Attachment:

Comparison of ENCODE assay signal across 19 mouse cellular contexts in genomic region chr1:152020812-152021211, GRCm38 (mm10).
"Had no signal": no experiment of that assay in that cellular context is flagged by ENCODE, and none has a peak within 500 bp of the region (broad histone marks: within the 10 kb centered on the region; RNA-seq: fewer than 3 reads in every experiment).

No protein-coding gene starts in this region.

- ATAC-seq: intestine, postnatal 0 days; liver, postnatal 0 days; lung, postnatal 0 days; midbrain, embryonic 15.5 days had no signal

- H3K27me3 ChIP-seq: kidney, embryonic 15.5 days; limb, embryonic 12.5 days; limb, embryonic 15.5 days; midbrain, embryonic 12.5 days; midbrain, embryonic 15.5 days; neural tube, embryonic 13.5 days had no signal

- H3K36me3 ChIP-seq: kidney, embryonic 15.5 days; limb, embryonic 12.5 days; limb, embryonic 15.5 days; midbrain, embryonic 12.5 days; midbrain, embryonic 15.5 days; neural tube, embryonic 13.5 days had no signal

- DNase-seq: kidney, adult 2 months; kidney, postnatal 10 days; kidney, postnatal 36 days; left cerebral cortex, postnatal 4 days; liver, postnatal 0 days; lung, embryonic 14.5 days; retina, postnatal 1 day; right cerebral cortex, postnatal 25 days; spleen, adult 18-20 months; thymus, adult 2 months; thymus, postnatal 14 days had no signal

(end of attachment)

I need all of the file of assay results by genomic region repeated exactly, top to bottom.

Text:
Comparison of ENCODE assay signal across 19 mouse cellular contexts in genomic region chr1:152020812-152021211, GRCm38 (mm10).
"Had no signal": no experiment of that assay in that cellular context is flagged by ENCODE, and none has a peak within 500 bp of the region (broad histone marks: within the 10 kb centered on the region; RNA-seq: fewer than 3 reads in every experiment).

No protein-coding gene starts in this region.

- ATAC-seq: intestine, postnatal 0 days; liver, postnatal 0 days; lung, postnatal 0 days; midbrain, embryonic 15.5 days had no signal

- H3K27me3 ChIP-seq: kidney, embryonic 15.5 days; limb, embryonic 12.5 days; limb, embryonic 15.5 days; midbrain, embryonic 12.5 days; midbrain, embryonic 15.5 days; neural tube, embryonic 13.5 days had no signal

- H3K36me3 ChIP-seq: kidney, embryonic 15.5 days; limb, embryonic 12.5 days; limb, embryonic 15.5 days; midbrain, embryonic 12.5 days; midbrain, embryonic 15.5 days; neural tube, embryonic 13.5 days had no signal

- DNase-seq: kidney, adult 2 months; kidney, postnatal 10 days; kidney, postnatal 36 days; left cerebral cortex, postnatal 4 days; liver, postnatal 0 days; lung, embryonic 14.5 days; retina, postnatal 1 day; right cerebral cortex, postnatal 25 days; spleen, adult 18-20 months; thymus, adult 2 months; thymus, postnatal 14 days had no signal